Ann Romney's Speech Was All Style, No Substance

Romney's speech was designed to appeal to women voters and humanize her husband, but she fell flat on both.

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First, let's get Gov. Chris Christie's "It's all About Me" speech out of the way first. Excuse me, I thought this was the 2012 convention, not 2016. Big, blustery, blowhard is what came to me as I watched. Gotta love his in-your-face approach I guess, but it was just off in my view—over the top and not a keynote for the key candidate, Mitt Romney. 

But the real keynote of the night was set up to be Ann Romney. Was her initial awkwardness somewhat appealing? Yup. Was she effervescent and bubbly? Yup. Was she clearly devoted to her husband? Yup. But for me, a bit too much of the cheerleader type, the woman who had it all in high school and beyond. The basement apartment and eating tuna fish didn't quite work—come on, they were rich from the get-go and got richer. Why do the humble beginning bit when you always knew you were upper crust?

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Yes, I admit, all that is appearance and rather superficial. Let's talk about the two main goals: humanizing Mitt Romney and appealing to women voters. Did she succeed? I am not sure she humanized him that much, maybe humanized herself. The speech itself was not that good—not full of stories, not that revealing about Mitt, not that specific about aspects of him that are appealing. It helped marginally, but they have a lot of work to do to make Mitt likeable and someone who can identify with working families. He looks stiff, acts stiff, and has a tin ear. He is afraid, a deer in the headlights, and it shows. Mitt is Mitt.

On the question of appealing to women voters, it all seemed so transparent to me. All style, no substance.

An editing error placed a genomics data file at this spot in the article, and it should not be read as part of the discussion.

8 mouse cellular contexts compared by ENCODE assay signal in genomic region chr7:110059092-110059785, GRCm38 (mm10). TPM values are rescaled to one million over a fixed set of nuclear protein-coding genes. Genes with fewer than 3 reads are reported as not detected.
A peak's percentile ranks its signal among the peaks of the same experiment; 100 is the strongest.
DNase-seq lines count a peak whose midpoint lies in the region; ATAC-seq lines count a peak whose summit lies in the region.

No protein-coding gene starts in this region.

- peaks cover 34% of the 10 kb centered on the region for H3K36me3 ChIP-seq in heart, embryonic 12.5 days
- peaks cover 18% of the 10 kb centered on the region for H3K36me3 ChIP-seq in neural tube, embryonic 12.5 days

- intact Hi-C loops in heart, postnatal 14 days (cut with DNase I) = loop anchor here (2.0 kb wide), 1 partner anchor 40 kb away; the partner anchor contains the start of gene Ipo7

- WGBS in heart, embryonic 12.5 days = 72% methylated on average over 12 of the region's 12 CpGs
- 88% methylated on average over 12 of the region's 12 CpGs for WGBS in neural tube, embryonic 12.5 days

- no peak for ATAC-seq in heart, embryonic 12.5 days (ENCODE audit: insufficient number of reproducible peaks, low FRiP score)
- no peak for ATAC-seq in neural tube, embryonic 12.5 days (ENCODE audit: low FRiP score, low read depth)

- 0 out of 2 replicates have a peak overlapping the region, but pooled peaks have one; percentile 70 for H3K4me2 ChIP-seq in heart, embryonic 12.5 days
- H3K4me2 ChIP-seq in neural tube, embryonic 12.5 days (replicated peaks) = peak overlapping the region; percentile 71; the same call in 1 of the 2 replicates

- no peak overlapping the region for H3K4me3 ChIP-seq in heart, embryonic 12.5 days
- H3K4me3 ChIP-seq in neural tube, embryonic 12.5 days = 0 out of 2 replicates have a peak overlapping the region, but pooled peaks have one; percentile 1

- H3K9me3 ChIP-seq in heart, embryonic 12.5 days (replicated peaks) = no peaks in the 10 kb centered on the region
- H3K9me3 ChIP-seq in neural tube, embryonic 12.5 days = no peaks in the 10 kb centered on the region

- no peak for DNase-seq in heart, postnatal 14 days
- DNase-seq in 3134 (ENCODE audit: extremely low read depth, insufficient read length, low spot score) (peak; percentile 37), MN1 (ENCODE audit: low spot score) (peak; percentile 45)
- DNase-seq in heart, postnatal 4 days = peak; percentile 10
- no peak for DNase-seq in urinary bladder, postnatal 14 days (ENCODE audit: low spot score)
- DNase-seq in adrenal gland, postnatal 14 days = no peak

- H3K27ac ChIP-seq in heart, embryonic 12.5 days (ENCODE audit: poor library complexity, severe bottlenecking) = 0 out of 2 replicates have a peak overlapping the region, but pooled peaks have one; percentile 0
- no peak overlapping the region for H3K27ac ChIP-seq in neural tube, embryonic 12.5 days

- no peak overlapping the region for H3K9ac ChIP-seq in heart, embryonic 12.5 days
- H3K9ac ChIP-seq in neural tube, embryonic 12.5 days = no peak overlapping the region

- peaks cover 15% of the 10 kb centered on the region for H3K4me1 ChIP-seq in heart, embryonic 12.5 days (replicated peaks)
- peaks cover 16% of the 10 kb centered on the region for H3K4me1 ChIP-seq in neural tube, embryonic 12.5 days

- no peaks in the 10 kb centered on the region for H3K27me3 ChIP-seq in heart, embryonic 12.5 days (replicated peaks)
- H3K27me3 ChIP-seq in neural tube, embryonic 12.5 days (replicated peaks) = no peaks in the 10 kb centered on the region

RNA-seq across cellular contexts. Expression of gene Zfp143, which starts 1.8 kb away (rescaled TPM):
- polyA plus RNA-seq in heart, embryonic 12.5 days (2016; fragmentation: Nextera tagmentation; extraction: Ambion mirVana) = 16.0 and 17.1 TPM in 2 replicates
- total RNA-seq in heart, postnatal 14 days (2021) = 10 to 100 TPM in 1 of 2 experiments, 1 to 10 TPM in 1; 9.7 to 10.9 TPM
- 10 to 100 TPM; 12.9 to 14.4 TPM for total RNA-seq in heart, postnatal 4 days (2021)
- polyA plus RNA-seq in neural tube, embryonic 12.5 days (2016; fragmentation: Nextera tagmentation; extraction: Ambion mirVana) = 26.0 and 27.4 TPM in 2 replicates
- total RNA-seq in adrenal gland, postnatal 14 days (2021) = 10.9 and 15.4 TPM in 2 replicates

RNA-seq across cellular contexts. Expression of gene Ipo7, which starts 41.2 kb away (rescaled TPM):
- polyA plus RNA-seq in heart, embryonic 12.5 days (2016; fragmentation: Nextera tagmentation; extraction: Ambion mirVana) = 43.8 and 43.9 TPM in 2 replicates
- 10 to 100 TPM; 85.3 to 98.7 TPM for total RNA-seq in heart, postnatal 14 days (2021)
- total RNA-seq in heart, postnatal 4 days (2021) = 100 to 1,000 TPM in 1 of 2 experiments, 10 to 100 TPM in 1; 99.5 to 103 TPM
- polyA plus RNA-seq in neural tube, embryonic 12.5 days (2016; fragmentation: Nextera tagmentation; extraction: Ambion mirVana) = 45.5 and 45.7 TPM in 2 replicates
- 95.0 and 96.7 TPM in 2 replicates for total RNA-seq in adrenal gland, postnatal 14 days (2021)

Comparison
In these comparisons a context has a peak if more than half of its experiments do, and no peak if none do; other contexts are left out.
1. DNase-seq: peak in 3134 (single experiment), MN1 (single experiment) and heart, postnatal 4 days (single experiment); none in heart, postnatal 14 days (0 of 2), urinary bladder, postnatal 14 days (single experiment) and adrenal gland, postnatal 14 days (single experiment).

I went back and reviewed party platforms, all the way to 1960. The year's platform is horrendous when you compare it to even 1960. The Republicans called for equal pay for equal work in 1960, and they called for a constitutional equal rights amendment back then. They pushed civil rights and nondiscrimination based on race or sex or national origin. The 2012 party platform is a disgrace to that document of over 50 years ago. The Republican Party has gone backwards, big time. 

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Ann Romney did nothing to answer the concerns that women have about the issues that affect them—the workplace; access to contraception; healthcare for women; banning abortion even in the cases of rape, incest, and life of the mother; opposition to the Lilly Ledbetter Fair Pay Act; etc.; etc.

In addition, when it comes to educating your kids, childcare issues, and the plights of single mothers, it is hard to back an economic plan that would eviscerate Head Start, slash Pell Grants for college, and take away nutrition programs. None of these issues, of course, crossed her lips, aside from the "I feel your pain" rhetoric. The Romney camp doesn't want to talk about their platform for fear that women (and men!) might figure out just what the plan is to move our nation backwards. Sadly, for the Republicans, they were a lot more interested in progress in 1960 than they are now.

Go read the 1960 Republican Platform. It will blow you away.

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